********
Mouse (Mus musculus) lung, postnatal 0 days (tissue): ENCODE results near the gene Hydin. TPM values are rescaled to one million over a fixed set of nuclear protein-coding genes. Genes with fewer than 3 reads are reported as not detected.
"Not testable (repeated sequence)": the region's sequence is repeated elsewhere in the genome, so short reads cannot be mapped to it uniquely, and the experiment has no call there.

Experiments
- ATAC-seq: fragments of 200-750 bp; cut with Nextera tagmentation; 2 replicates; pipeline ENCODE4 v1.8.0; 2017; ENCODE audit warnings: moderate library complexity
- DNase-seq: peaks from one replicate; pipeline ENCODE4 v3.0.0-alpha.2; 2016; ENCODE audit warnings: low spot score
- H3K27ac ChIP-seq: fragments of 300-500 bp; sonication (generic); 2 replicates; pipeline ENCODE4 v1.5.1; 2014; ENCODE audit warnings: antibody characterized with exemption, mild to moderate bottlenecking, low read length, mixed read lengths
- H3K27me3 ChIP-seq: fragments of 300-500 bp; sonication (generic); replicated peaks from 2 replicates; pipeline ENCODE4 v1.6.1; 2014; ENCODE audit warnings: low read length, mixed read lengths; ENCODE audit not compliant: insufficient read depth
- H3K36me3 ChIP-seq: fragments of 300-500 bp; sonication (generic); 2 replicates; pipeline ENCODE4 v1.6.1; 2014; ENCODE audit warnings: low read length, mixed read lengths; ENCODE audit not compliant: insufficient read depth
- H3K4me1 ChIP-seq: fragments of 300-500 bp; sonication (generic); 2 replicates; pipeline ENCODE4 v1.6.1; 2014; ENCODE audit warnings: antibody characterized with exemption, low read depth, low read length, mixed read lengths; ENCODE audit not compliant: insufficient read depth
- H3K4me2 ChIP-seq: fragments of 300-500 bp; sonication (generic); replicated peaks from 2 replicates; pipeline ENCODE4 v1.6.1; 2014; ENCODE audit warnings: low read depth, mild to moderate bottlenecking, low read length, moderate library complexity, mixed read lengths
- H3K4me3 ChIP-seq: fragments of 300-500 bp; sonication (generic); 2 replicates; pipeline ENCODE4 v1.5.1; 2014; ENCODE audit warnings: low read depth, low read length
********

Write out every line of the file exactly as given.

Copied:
Mouse (Mus musculus) lung, postnatal 0 days (tissue): ENCODE results near the gene Hydin. TPM values are rescaled to one million over a fixed set of nuclear protein-coding genes. Genes with fewer than 3 reads are reported as not detected.
"Not testable (repeated sequence)": the region's sequence is repeated elsewhere in the genome, so short reads cannot be mapped to it uniquely, and the experiment has no call there.

Experiments
- ATAC-seq: fragments of 200-750 bp; cut with Nextera tagmentation; 2 replicates; pipeline ENCODE4 v1.8.0; 2017; ENCODE audit warnings: moderate library complexity
- DNase-seq: peaks from one replicate; pipeline ENCODE4 v3.0.0-alpha.2; 2016; ENCODE audit warnings: low spot score
- H3K27ac ChIP-seq: fragments of 300-500 bp; sonication (generic); 2 replicates; pipeline ENCODE4 v1.5.1; 2014; ENCODE audit warnings: antibody characterized with exemption, mild to moderate bottlenecking, low read length, mixed read lengths
- H3K27me3 ChIP-seq: fragments of 300-500 bp; sonication (generic); replicated peaks from 2 replicates; pipeline ENCODE4 v1.6.1; 2014; ENCODE audit warnings: low read length, mixed read lengths; ENCODE audit not compliant: insufficient read depth
- H3K36me3 ChIP-seq: fragments of 300-500 bp; sonication (generic); 2 replicates; pipeline ENCODE4 v1.6.1; 2014; ENCODE audit warnings: low read length, mixed read lengths; ENCODE audit not compliant: insufficient read depth
- H3K4me1 ChIP-seq: fragments of 300-500 bp; sonication (generic); 2 replicates; pipeline ENCODE4 v1.6.1; 2014; ENCODE audit warnings: antibody characterized with exemption, low read depth, low read length, mixed read lengths; ENCODE audit not compliant: insufficient read depth
- H3K4me2 ChIP-seq: fragments of 300-500 bp; sonication (generic); replicated peaks from 2 replicates; pipeline ENCODE4 v1.6.1; 2014; ENCODE audit warnings: low read depth, mild to moderate bottlenecking, low read length, moderate library complexity, mixed read lengths
- H3K4me3 ChIP-seq: fragments of 300-500 bp; sonication (generic); 2 replicates; pipeline ENCODE4 v1.5.1; 2014; ENCODE audit warnings: low read depth, low read length